Last updated on hub: 22 December 2020

Misunderstandings about older people fuel corona virus complacency

Working with Older People

Purpose: The purpose of this paper is to explore public assumptions underlying the apparent disregard for the lives of older people during the coronavirus outbreak. It attempts to dispel myths about quality of life among older people. Design/methodology/approach: This paper integrates the author’s personal experiences as a doctor with data collection, which involved general PubMed searches for articles relating to the public response to the effect of coronavirus on older people; beliefs about the lives of older people; and issues of happiness, contentedness and quality of life in older people. Findings: Some people have concluded that the lives of older people – which they believe to be of low quality – are worth risking to lessen the economic impact of coronavirus. This morbid calculation is based in part on the assumption that older people are less happy than younger people. In fact, the evidence shows that as people get older, they become significantly happier. Originality/value: This paper asks readers to explore their assumptions about ageing and reaffirms the importance of protecting older people in the midst of the coronavirus pandemic.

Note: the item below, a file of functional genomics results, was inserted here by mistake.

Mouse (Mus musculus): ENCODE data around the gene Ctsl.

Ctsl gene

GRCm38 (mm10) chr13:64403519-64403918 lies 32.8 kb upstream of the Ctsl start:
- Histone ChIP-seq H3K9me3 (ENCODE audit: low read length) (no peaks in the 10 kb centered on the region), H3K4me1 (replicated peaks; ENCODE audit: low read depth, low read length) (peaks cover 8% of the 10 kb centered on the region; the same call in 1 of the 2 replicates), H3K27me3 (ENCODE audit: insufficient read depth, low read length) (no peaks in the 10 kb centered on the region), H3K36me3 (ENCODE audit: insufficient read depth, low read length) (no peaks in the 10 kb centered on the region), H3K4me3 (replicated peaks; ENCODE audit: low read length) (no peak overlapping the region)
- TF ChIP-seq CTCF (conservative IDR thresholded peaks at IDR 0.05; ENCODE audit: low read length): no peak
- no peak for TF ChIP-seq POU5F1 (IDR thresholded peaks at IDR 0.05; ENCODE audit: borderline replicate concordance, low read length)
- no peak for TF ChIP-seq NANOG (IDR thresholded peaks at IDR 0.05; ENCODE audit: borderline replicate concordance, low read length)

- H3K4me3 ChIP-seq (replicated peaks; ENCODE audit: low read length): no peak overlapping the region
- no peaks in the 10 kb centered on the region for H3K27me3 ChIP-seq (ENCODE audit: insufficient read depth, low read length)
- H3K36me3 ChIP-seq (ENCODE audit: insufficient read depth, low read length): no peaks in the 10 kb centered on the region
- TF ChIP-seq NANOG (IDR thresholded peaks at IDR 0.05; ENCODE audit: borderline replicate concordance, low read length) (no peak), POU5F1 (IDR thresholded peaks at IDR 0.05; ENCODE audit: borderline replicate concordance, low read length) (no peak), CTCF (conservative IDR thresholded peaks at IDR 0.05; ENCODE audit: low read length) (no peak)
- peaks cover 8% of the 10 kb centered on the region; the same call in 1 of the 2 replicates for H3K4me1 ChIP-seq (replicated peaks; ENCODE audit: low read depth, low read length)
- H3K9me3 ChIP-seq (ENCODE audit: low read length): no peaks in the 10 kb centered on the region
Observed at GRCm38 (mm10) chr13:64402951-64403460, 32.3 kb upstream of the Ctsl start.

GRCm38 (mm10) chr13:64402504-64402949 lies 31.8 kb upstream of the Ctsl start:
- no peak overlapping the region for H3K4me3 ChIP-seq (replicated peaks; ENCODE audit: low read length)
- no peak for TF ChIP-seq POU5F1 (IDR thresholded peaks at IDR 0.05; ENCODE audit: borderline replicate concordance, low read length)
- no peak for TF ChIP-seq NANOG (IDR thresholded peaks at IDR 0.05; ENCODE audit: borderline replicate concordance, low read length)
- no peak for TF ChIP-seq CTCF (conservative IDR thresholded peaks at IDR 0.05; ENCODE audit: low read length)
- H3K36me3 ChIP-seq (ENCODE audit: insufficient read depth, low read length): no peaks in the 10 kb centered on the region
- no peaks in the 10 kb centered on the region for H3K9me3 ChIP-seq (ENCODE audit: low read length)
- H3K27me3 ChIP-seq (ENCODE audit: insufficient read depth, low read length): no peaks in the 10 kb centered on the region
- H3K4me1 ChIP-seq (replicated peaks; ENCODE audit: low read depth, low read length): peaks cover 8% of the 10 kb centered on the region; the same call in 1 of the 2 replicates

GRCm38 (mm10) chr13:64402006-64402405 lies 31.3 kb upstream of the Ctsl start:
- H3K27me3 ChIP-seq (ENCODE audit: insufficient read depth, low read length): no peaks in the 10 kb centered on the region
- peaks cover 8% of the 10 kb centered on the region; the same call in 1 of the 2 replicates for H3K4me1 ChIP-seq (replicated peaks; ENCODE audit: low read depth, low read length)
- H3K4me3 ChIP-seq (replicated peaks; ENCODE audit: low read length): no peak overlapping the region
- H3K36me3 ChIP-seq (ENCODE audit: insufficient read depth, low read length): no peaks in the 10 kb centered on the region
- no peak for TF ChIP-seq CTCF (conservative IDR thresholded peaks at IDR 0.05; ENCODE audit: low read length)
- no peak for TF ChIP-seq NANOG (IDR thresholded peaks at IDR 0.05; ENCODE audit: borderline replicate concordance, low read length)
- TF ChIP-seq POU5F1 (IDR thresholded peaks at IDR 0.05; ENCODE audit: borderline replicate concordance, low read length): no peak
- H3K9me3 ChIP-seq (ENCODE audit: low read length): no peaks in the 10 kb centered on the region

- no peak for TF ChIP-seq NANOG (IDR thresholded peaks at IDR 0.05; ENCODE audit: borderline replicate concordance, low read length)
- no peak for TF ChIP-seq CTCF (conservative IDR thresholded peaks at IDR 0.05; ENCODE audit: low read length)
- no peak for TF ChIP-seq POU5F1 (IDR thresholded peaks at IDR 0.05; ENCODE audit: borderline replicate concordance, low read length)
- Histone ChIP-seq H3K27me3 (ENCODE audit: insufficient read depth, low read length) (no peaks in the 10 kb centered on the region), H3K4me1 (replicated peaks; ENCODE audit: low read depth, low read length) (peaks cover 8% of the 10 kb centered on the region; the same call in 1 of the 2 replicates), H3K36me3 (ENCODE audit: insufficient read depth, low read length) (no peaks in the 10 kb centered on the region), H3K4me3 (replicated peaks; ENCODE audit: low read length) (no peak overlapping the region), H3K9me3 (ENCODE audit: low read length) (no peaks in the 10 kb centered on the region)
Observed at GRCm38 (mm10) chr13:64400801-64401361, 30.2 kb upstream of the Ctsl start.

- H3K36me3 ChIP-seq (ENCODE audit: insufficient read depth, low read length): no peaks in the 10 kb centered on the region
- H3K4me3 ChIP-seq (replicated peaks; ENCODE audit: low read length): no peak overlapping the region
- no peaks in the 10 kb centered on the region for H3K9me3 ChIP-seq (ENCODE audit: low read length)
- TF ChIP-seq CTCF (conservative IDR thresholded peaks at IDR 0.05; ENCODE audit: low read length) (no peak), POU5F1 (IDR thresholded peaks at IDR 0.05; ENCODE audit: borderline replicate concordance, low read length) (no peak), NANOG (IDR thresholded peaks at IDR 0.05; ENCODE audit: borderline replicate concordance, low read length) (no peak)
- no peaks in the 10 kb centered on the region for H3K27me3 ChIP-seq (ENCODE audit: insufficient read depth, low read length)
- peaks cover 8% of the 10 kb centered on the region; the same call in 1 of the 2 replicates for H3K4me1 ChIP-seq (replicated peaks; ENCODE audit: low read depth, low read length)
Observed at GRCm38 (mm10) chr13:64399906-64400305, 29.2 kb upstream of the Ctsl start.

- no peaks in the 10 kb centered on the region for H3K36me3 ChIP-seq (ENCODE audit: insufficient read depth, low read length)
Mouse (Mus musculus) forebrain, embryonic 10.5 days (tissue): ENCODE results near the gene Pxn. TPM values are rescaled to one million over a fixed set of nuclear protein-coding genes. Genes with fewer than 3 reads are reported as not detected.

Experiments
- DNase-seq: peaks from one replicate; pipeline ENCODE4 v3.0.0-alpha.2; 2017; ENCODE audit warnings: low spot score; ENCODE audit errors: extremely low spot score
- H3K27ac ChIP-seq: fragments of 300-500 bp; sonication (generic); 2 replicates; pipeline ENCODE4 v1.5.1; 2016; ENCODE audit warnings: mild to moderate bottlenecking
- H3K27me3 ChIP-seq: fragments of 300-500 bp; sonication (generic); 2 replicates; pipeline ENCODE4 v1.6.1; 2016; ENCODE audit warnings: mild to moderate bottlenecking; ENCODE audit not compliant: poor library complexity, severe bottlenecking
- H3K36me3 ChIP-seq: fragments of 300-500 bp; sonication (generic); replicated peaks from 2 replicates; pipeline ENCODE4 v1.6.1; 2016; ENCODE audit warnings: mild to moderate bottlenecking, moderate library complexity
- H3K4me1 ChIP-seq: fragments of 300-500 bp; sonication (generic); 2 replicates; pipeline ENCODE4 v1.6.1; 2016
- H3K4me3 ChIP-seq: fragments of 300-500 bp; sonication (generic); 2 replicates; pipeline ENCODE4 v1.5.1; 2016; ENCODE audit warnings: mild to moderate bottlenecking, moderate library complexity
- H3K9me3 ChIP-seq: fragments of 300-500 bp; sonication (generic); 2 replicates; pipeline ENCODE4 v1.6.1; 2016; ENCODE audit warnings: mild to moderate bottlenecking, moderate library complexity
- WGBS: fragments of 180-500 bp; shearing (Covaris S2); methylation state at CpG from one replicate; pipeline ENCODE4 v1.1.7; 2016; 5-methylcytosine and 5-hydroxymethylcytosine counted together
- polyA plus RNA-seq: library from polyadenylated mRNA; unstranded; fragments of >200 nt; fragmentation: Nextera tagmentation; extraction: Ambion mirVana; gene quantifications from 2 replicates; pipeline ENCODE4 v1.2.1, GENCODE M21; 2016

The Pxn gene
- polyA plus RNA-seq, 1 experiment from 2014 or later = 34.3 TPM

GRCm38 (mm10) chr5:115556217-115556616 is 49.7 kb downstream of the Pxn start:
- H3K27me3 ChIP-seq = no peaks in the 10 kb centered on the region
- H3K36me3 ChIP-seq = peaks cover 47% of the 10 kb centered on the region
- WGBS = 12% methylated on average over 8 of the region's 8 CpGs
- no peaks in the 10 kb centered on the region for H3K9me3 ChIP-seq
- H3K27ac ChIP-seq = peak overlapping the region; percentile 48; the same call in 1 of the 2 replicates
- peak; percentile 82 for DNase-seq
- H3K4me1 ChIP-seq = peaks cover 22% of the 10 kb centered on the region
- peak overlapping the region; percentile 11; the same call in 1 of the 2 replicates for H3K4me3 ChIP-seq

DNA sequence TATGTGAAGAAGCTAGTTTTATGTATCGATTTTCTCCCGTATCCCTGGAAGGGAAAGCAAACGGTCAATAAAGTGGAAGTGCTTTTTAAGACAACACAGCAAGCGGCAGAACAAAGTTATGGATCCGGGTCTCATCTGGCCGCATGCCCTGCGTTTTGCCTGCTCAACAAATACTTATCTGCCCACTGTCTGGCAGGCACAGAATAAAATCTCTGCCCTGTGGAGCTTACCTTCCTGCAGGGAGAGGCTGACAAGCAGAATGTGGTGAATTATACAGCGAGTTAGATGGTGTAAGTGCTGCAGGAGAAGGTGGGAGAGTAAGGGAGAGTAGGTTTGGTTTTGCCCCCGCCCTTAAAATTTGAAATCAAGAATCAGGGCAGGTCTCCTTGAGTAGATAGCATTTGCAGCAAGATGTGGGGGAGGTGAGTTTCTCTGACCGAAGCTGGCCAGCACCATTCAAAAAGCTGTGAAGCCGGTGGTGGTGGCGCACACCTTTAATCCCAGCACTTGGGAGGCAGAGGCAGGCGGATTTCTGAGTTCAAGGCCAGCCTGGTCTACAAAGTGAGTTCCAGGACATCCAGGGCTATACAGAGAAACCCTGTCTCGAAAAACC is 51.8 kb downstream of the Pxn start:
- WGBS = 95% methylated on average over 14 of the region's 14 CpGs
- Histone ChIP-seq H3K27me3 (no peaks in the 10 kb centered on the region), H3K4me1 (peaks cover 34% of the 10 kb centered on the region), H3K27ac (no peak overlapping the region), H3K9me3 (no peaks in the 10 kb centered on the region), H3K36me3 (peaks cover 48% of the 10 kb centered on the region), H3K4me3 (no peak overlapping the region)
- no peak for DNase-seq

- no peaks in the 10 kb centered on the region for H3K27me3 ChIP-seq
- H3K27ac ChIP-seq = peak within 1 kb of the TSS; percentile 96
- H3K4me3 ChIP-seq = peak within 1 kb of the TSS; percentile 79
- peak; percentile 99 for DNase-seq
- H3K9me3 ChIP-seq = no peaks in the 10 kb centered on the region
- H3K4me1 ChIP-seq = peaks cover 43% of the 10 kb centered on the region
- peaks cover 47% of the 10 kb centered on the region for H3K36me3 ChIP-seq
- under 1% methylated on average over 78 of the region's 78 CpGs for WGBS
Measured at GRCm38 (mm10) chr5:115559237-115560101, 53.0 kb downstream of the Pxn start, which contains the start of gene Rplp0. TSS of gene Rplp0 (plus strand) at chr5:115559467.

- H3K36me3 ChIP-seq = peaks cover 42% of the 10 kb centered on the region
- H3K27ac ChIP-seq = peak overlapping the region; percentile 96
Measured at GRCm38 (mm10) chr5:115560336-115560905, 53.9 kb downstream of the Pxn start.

Last updated on hub: 29 December 2020

Mitigating the impact of the COVID-19 outbreak: a review of international measures to support community-based care

International Long-term Care Policy Network